Step 4: Wrap your email content in tablesFor consistency, you should wrap all of your email's content with a table. Rather than displaying your content in an iframe, many clients will add a prefix to all of your CSS selectors and insert the HTML of your document's body into their page's content. This means that you cannot set any styles on the body tag. We wrapped our document with a table#body and specified a background-color to have our content visually different from the client's interface. This table is also where you can set default font-size / line-height and have it inherit properly across all clients.
Step 5: Use tables for layoutMost of the styles used to layout web experiences (float, position, display: table/inline-block, etc.), just do not work or are not supported in all clients. Unfortunately, in the age of HTML5, you'll still have to use tables for consistent layout in emails. To reset any table rendering differences between clients, always set the following attributes on table nodes:
- table: cellspacing, cellpadding, border
- table: table-layout: fixed (in CSS + inlined in style)
- table and td: align
Step 6: Test, test and test some moreTesting across multiple devices and clients can quickly get tiresome, especially since we love to do quick iterations of design and development. Fortunately, services like emailonacid allow you to send one email and see it rendered on multiple experiences. It was invaluable especially for clients we don't commonly use around the office.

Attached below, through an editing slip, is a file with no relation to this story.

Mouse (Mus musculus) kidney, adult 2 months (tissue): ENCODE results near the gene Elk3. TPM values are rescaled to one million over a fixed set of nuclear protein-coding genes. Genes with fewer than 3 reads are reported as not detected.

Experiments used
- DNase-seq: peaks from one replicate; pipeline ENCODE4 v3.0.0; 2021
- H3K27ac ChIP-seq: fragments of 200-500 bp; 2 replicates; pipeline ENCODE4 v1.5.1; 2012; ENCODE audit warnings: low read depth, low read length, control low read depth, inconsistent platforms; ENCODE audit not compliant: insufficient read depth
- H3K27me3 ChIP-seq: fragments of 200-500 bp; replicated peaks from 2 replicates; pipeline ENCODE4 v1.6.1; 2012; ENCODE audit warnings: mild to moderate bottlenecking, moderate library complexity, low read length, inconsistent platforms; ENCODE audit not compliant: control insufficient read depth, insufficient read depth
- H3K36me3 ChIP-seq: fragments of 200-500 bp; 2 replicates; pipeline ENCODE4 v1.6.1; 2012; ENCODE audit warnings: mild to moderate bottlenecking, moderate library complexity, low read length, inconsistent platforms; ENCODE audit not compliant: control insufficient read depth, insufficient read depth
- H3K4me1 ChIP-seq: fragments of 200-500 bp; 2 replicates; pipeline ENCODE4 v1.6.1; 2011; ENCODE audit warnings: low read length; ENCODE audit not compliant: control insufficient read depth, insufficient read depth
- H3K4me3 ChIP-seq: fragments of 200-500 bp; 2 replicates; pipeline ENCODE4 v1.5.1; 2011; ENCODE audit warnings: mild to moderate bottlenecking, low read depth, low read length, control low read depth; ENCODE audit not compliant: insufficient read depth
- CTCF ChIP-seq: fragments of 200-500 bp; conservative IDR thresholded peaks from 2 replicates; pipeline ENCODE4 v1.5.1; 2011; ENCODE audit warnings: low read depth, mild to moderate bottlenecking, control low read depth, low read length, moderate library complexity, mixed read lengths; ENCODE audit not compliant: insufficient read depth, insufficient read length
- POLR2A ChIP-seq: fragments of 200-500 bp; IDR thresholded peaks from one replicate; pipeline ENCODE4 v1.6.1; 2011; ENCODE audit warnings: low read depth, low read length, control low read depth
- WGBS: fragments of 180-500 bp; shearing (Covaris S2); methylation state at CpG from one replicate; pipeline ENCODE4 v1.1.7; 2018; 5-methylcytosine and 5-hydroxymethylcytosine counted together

We also built our own test environment so we could have one place to see all of our emails and their variations. With one click, you can see an approximation of what the email will look like on a desktop, phone, or tablet client.
ResultsAnd that's it! After you get one mobile-friendly email under your belt, the rest become much easier. After we switched to our new mobile emails, we saw increases in click-through rates and now we have a full arsenal of tools to make beautiful emails like this one:
Tips & TricksSome final do's and don'ts that can make a huge difference in the final rendering:
Specify a doctypeIf you don't, it can trigger strange quirks modes in many clients. For the most part, the actual doctype you provide will be ignored--it just needs to be specified.
Don't comment your CSSWe are huge fans of well-comment code (including CSS), but we found that including CSS comments could trigger spam filters to treat our emails as suspicious.
Set width on <img> tags, but not heightGMail does not allow you change height in CSS, but if only width is set, height will be calculated based on the aspect ratio of the original image and it will be sized correctly.
Avoid these CSS attributes
- margin: many clients do not support margin of any kind, but especially NO negative margin
- display: many clients do not support any display type but the default, use a default block (<p>) or inline (<span>) element where necessary
- float: many clients do not support float as you would expect, use tables to do your layout
- box-sizing: because you’re using tables anyway, this isn't as useful as you’d expect anyway, probably won’t miss it
- background-image: this does work in many clients, but do not require it to exist for the email to be usable
- position: is not supported at all in most clients, will just throw it away or ignore it
- list-style-type: ignored by some clients, so only use if it falling back to the default for that element is okay
- Supported CSS across email clients
- Supported CSS in Outlook
- Responsive email design
- GMail-specific tips
- Yahoo-specific media query fix
- CSS inlining tool
- HTML email boilerplate